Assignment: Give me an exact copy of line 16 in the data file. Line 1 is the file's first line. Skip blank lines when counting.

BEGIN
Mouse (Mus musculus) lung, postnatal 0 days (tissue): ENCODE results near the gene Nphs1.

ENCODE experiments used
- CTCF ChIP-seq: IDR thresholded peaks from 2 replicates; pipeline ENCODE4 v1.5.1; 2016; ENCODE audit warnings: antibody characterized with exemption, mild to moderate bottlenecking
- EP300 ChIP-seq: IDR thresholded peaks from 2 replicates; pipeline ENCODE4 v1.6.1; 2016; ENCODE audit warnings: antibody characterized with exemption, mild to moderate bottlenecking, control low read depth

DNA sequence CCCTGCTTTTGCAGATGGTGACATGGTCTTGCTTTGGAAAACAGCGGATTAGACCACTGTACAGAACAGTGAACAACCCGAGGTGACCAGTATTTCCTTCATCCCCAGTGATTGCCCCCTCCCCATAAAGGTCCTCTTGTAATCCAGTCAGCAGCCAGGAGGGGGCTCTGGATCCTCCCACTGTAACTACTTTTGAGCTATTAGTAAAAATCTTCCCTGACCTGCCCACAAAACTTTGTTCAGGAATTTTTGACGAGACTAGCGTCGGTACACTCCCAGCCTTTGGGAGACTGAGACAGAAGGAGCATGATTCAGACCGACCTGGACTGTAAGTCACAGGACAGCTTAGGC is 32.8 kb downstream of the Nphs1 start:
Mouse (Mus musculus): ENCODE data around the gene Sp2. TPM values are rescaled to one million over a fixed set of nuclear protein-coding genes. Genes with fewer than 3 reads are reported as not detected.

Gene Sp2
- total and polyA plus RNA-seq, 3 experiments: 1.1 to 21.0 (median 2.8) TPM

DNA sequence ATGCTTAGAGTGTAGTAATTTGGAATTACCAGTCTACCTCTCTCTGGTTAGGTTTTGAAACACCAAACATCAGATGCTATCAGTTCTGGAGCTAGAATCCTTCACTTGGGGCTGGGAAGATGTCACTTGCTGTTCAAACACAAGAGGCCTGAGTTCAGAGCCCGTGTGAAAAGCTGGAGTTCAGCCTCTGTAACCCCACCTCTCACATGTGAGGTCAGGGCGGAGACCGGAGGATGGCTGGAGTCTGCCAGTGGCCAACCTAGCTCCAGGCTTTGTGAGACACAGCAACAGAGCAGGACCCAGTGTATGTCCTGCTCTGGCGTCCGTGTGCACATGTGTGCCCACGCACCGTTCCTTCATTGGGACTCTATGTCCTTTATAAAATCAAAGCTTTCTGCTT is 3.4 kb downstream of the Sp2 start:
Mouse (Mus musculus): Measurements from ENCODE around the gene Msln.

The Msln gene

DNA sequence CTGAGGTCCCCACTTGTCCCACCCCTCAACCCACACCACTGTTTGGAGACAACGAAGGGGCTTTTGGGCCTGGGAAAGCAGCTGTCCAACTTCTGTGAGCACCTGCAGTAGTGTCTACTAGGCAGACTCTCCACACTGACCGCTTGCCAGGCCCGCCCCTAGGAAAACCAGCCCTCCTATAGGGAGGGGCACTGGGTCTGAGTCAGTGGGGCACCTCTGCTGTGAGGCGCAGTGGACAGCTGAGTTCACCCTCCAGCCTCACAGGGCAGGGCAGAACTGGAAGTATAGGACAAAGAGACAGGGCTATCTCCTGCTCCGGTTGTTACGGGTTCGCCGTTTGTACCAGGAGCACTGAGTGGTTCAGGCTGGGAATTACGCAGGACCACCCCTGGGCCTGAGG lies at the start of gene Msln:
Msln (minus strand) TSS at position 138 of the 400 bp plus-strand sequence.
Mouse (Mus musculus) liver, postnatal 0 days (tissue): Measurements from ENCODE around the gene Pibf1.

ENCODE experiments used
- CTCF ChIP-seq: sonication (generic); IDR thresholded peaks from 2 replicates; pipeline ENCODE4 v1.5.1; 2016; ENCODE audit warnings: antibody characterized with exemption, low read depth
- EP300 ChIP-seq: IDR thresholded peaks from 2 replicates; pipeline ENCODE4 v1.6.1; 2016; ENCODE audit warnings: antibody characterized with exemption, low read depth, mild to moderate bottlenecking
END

- CTCF ChIP-seq: sonication (generic); IDR thresholded peaks from 2 replicates; pipeline ENCODE4 v1.5.1; 2016; ENCODE audit warnings: antibody characterized with exemption, low read depth